Tuesday, May 22, 2012

Stored Procedure vs Inline Query, SQL

A very basic post but still worth mentioning. Here are the major differences between the two:

1. Stored procedures are stored in a pre-complied form.That is once a Stored procedure is executed, the compiled code is used in subsequent calls. This is not possible with inline queries.

2. Stored procedures reduces network traffic.
Since Stored procedures are stored in the server, only the name of Stored procedure is required to pass to the server. But in the case of inline queries, the complete query has to be passed to the server. So inline queries will increase network traffic when the queries are very large.

3. Stored procedures support Deferred Name Resolution.That is we can create stored procedures for objects(eg:- tables) which are not yet created (and will be creating in the near future)

4. Stored procedures prevents SQL Injection Errors.

5. By using Stored procedures we can separate all the queries from the Business logic code. Therefore we can create a separate layer. But while writing inline queries, all the queries have to be written (mixed up) with the business logic code which in turns causes issues while debugging.

6.Developers and database designers can work simultaneously using stored procedures. While a programmer writes business logic, another one can create stored procedures at the same time. :)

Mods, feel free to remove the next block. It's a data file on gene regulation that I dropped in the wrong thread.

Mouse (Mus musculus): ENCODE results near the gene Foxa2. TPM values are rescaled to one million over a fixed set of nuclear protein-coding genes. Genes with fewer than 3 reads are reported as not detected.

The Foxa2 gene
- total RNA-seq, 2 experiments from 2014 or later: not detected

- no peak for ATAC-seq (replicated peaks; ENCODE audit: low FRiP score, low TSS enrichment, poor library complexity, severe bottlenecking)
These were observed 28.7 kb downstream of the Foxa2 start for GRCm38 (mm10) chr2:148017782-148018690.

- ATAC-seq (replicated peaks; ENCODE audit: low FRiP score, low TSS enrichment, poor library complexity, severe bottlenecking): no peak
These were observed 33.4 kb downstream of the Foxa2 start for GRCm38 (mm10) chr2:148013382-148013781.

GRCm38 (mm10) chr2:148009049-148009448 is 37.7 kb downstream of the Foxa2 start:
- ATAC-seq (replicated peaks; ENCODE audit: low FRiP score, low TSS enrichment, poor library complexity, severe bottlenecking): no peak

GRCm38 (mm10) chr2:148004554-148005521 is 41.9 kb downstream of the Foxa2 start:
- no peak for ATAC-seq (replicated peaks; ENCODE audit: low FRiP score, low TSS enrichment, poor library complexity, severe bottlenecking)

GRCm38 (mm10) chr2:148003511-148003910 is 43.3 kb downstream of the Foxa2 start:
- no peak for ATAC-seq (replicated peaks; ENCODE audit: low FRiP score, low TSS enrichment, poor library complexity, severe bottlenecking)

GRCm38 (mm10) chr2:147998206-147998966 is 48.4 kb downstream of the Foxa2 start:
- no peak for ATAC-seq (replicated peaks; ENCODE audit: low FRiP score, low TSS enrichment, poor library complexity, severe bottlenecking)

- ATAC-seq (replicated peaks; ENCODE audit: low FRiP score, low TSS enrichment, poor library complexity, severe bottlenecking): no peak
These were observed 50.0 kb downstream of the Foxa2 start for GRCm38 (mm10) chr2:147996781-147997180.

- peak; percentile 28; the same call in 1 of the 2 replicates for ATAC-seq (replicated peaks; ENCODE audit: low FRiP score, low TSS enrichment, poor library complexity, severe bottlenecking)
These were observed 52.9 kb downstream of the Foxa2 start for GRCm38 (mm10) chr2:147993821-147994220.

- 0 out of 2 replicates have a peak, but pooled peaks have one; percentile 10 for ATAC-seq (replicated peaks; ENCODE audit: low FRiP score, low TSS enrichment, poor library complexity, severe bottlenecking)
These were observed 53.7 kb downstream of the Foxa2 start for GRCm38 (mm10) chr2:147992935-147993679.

Difference between Truncate and Delete statement, SQL

In SQL server there are 2 main keywords for deleting data - Truncate and Delete. Although the end result might be same but both work very differently. We should take into consideration the advantages, limitation and the consequences when using one of them.

Before moving to the details lets first understand the basic SQL statement types:

  1. DML - Data Manipulation Language: It is used to retrieve, store, modify, delete, insert and update data in database. Examples: SELECT, UPDATE, INSERT statements.
  2. DDL - Data Definition Language: It is used to create and modify the structure of database objects in database. Examples: CREATE, ALTER, DROP statements.
  3. DCL - Data Control Language: It is used to create roles, permissions, and referential integrity as well it is used to control access to database by securing it. Examples: GRANT, REVOKE statements.
  4. TCL - Transactional Control Language: It is used to manage different transactions occurring within a database. Examples: COMMIT, ROLLBACK statments.

Difference - TRUNCATE is a DDL command and cannot be rolled back. All of the memory space is release back to the server. However, DELETE is a DML command and can be rolled back.

When we use this command, SQL server deletes one row at a time. Each row is logged in the transaction LOG. This also means that the server will also maintain the Log Sequence number. This will consume more database resources and the process will  be slow. But this also gives an advantage. The transaction can be rolled back as there are transaction log.

Also you can use the where clause with the delete command but not with the truncate command. With truncate command it's all records or nothing.